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Re: Single Family Home design + Construction

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None of these things are allowed in So. Calif. and few would be found
since we have a quite thorough plan check, good inspection by the local
agency and strucural observation by the structural engineer at several
critical times during construction.  This is not to say that none of
these things are ever found.however, since things bad things occasionally
happen even though there is good checking and good inspection. I am was a
Structural Engineer in Illinois prior to letting it expire and I seem to
recall than architects are not allowed to design beams more than 12 or 15
feet. Is this something that can be pursued?  Needless to say all of
these things need correction.

Stan Scholl, P.E.
Laguna Beach, CA

On Thu, 22 Nov 2001 12:30:29 EST Rbengrguy(--nospam--at)aol.com writes:
> Attention  SEAINT  List:
> 
> Single Family home design is not my speciality  but as a structural 
> engineer, 
>  friends occasionally ask for my expertize in the design and 
> construction of  
> their single family homes.
> 
> Over the years I have see several examples of shoddy construction  
> practices.
> 
> More recently a couple of close friends are building luxury homes  
> (> $3/4 
> mil  - more than 3500 Sq - ft)
> 
> Here's what I have found.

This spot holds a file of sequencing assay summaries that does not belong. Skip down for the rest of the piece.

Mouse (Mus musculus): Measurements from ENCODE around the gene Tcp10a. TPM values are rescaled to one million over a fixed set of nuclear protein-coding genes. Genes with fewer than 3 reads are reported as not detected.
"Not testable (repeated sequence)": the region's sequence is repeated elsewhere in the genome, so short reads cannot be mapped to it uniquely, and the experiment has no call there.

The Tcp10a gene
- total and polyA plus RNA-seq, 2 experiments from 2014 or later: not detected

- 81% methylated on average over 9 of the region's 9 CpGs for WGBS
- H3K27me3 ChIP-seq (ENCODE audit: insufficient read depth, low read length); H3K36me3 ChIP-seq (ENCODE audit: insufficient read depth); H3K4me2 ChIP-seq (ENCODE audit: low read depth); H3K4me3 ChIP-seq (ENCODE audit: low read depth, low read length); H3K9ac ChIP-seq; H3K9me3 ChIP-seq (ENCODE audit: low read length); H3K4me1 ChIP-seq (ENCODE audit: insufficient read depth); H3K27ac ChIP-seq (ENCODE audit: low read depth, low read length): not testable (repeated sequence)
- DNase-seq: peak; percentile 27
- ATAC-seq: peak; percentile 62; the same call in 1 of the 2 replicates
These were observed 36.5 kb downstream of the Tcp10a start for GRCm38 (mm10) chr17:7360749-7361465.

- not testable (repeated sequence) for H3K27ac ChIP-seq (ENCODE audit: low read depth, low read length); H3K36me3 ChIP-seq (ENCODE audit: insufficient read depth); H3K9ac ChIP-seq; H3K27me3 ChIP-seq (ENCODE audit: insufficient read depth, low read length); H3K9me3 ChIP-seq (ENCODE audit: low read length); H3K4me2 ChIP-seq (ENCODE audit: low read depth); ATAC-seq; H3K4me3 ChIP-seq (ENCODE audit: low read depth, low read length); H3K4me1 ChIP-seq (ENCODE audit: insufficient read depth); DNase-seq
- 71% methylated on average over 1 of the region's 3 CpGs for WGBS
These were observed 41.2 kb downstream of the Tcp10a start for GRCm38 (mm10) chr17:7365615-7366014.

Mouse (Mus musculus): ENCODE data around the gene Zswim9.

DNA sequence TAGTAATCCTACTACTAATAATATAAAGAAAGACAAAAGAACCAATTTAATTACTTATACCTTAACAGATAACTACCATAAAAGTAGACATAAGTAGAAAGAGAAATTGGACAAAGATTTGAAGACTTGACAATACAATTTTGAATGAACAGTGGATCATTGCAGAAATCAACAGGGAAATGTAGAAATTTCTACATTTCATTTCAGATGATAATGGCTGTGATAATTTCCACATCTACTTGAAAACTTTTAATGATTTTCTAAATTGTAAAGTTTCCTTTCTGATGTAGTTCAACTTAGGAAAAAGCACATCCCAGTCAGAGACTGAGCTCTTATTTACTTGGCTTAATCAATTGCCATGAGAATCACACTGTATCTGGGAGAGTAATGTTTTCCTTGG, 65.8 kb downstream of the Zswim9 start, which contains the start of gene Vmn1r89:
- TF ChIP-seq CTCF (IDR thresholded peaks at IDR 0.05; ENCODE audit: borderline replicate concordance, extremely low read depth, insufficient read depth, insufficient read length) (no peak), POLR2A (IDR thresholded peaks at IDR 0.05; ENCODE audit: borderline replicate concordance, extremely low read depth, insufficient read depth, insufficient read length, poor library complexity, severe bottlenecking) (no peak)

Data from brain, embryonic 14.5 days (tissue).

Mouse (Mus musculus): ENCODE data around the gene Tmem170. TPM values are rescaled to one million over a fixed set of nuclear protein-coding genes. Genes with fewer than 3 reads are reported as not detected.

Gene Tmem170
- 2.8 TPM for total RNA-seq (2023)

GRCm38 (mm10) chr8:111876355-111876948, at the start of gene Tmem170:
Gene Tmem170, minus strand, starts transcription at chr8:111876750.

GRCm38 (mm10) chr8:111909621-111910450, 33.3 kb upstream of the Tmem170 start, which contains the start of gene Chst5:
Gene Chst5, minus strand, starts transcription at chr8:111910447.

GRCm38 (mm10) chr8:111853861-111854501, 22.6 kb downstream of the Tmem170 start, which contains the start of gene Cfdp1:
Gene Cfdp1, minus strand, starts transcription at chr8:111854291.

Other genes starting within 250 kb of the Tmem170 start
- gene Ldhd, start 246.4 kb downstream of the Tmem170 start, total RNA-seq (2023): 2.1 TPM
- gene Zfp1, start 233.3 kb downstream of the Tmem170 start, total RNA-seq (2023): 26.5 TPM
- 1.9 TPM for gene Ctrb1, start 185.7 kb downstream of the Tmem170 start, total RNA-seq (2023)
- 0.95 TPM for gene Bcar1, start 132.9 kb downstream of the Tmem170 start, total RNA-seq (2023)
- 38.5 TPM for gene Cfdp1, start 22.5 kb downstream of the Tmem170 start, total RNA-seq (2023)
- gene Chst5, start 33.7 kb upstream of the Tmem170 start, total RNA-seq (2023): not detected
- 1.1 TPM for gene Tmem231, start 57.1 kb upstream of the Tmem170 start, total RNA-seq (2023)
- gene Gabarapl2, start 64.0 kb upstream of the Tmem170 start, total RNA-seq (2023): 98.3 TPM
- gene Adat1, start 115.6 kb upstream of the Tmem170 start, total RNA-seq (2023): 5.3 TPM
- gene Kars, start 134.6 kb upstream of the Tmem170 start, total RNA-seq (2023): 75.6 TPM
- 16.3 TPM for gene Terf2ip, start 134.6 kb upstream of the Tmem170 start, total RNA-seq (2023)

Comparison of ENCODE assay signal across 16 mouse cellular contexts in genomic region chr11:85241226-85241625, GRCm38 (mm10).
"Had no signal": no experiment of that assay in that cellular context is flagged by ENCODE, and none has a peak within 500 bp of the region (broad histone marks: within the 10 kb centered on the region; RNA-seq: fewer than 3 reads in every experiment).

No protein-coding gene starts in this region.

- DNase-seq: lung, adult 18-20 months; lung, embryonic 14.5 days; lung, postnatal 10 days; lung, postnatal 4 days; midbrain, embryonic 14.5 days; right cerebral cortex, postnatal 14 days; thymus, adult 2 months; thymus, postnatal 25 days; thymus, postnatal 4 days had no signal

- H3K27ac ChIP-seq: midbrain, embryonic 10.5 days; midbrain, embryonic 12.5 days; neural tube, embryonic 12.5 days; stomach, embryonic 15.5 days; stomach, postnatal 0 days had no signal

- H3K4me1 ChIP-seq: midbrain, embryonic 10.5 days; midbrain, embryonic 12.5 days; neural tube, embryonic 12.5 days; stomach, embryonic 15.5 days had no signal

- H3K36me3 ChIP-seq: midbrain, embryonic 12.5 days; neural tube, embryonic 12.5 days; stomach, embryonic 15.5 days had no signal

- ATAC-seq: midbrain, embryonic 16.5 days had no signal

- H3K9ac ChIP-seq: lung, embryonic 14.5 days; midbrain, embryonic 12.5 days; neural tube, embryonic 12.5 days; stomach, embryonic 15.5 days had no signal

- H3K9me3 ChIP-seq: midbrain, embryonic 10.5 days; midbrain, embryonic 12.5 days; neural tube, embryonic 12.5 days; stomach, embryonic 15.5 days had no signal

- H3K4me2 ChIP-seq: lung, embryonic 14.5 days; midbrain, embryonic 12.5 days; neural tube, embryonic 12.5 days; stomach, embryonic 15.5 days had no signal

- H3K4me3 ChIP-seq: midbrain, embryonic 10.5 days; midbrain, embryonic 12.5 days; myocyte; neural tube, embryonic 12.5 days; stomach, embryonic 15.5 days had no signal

> 
> A Truss over a family room supporting the roof  being supported  by 
> a bundled 
> group 6 - 2x6's  on one end  (great) while the opposite  end had one 
>  2x6!
> 
> 
> Steel beams  over the garage to support the second floor having no  
> anchorage 
> at the ends.   The beams were simply placed over steel posts  with 
> no 
> connection.  The beams weren't even at the proper elevation so they 
> were 
> shimmed with several pieces of sheet metal.
> 
> But the following is what is of some concern.  Maybe some of you can 
> provide 
> the design practice in designing floor systems for homes.
> 
> In  the bathroom there is a large Jacuzzi .   I observed 
> prefabricated wood 
> floor joists to support the floor.  There was No doubling up of the 
> joists 
> under  the Jacuzzi so I questioned the owner.  I requested  to see 
> calculations for the floor system to support the Jacuzzi.
> 
> So far No One has been able to provide me with an indication that 
> any type of 
> calculation was ever performed.    Is this typical??
> 
> I just recently did a peer review of Plan for another house for a 
> friend.
> I noticed  that a W12x35 steel beam had been provide over the garage 
> the 
> support the second floor.  What was interesting is the beam did NOT 
> align 
> with the exterior second floor stud wall which supports the roof.   
> 
> With more and more luxury  homes being constructed with long spans 
> and 
> unusual framing,  Numerous load  transfers I wonder what if any 
> structural 
> engineering is being performed  or is it just being left to 
> carpenters  to 
> figure out?   The architectectural plans show little if any of  the 
> structural framing beyond typical details-  
> 
> Bob  Johnson
> Buffalo Grove,  IL  
> 
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